The Consumer Financial Protection Bureau continues to throw its weight around. The CFPB is not shy nor is it reluctant to take on some of the biggest financial players in the industry. The CFPB is still expanding its reach and its intended targets for investigation and prosecution.
Recently, the CFPB issued its draft strategic plan for 2012 to 2018, which identifies for strategic goals and eleven outcomes. Interestingly, the CFPB is proposing to measure its performance by the number of enforcement actions and examinations.
One specific area identified by the CFPB for enforcement and measurement is fair lending prosecutions. No other specific area is identified for enforcement. The implication of this statement is clear – the CFPB is ramping up for aggressive fair lending enforcement actions and examinations. Fair lending enforcement actions and examinations are going to be separately measured.
Industries falling under the CFPB’s supervision face significant risks. Examinations can often lead to investigations. Compliance becomes important to survive an examination with no deficiencies and to prevent aggressive CFPB investigations.
In April of this year, CFPB officials stated they were monitoring lender activities to ensure they meet requirements of the Equal Credit Opportunity Act and the Consumer Credit Protection Act. The CFPB is reportedly investigating whether banks and other financial institutions are engaging in discriminatory lending practices. The CFPB focus is not limited to the origination of loans but includes loan servicing.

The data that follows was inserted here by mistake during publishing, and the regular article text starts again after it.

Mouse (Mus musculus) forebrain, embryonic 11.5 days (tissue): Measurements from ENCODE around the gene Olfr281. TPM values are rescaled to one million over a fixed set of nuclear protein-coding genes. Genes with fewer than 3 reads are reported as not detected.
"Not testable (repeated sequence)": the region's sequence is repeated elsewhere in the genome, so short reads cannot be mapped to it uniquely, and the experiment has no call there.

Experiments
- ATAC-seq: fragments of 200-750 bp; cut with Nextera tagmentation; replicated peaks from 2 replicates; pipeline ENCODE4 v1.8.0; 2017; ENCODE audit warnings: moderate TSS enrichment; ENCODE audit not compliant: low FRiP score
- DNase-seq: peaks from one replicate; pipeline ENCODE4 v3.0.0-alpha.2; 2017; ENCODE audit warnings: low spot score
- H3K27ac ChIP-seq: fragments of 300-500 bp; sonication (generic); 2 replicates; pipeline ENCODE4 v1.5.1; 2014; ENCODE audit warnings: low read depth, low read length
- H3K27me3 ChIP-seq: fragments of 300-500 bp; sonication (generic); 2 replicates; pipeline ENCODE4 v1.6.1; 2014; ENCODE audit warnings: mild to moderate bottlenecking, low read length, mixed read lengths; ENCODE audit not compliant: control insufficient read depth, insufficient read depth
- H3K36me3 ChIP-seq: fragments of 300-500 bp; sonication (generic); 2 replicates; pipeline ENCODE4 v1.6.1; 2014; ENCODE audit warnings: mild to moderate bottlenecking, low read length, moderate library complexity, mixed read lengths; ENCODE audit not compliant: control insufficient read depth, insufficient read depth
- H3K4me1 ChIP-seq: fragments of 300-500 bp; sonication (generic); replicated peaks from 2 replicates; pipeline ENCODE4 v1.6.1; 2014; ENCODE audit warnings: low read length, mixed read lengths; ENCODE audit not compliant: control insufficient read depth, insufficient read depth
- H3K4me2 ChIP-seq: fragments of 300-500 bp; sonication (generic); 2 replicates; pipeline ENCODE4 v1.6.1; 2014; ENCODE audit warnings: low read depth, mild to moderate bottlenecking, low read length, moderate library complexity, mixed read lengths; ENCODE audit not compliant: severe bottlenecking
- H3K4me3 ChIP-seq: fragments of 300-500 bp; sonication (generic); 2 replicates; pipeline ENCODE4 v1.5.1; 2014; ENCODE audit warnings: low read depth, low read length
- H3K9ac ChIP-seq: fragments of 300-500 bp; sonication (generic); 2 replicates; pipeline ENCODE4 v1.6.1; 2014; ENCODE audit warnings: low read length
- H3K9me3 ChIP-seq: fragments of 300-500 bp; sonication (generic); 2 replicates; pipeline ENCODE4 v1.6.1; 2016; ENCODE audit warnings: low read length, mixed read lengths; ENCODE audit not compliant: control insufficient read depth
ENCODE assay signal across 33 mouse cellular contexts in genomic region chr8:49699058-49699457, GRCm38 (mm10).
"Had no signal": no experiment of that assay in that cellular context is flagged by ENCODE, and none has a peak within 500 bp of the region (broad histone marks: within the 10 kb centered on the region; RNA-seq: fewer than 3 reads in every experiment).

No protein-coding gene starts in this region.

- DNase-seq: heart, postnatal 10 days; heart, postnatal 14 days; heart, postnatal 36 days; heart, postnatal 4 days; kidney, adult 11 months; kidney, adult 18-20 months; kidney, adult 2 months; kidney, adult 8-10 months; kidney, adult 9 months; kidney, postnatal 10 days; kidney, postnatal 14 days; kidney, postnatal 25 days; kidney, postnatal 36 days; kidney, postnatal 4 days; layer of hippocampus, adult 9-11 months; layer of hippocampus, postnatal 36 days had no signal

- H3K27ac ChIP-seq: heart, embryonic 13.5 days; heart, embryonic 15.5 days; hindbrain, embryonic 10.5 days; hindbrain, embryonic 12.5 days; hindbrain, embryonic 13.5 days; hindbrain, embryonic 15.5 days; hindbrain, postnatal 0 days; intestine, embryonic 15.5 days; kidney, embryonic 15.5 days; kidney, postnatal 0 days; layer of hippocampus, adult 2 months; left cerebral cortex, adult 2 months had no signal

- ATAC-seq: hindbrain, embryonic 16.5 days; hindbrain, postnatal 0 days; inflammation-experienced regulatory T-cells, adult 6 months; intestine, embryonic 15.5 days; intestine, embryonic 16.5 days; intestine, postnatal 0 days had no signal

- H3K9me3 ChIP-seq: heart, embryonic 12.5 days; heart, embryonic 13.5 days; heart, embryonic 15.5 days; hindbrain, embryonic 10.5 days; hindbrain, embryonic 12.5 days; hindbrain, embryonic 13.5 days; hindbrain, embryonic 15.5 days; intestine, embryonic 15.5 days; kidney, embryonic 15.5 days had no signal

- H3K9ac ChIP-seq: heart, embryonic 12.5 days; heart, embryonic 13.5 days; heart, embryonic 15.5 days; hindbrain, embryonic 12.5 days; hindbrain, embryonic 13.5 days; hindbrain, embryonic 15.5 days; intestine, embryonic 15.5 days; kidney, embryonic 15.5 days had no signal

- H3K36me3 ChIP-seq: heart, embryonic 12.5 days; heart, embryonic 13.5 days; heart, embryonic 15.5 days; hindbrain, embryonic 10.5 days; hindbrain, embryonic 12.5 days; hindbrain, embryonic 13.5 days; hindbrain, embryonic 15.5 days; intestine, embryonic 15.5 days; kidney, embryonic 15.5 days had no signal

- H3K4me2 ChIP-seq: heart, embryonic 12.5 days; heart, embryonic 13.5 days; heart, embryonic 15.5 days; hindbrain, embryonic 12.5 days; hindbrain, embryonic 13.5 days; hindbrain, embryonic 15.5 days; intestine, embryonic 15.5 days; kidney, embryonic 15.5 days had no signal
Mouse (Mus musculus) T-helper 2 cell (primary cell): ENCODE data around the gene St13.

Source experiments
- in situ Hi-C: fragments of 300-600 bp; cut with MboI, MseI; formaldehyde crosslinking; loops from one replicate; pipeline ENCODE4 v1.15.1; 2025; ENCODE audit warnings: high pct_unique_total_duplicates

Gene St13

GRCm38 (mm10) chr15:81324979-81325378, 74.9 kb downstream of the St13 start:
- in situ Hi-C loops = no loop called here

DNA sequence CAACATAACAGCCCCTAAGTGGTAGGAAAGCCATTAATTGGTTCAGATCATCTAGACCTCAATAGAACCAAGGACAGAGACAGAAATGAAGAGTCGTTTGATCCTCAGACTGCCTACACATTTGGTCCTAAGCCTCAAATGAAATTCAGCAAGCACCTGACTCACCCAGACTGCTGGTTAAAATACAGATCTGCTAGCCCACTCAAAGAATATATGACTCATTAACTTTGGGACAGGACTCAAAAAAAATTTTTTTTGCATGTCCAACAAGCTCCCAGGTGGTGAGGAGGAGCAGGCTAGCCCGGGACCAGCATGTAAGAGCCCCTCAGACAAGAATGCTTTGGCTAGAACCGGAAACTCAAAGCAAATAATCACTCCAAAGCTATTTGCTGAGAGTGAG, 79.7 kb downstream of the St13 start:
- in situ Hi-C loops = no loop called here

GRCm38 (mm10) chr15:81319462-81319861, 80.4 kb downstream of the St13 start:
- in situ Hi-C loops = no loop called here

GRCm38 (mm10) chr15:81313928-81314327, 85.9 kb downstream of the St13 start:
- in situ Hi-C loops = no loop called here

The CFPB has made it clear that it intends to look at loan modifications, collection activity and other aspects of servicing to determine whether members of protected classes are being treated differently.
Consumer advocates claim that lenders such as banks, mortgage companies, credit card companies, auto dealers, paycheck lenders and others gouge borrowers on loan pricing, and that minorities and other protected classes suffer the worst of the excesses.
The CFPB intends to rely on disparate impact analysis tools, and proxies for race and gender to identify disparate impact of lender originations and servicing. In conducting such analysis, the CFPB will likely sort through zip codes and census tracks to focus on race and look at first names for gender.
In order to minimize these risks, a company should review its policies, procedures, discretionary underwriting and pricing practices. The CFPB is likely to conduct statistical reviews for loans that the company has made or purchased to ensure there is no unexplained or improper disparity between protected and non-protected classes, so companies should perform such analyses in advance of the regulator conducting such an analysis.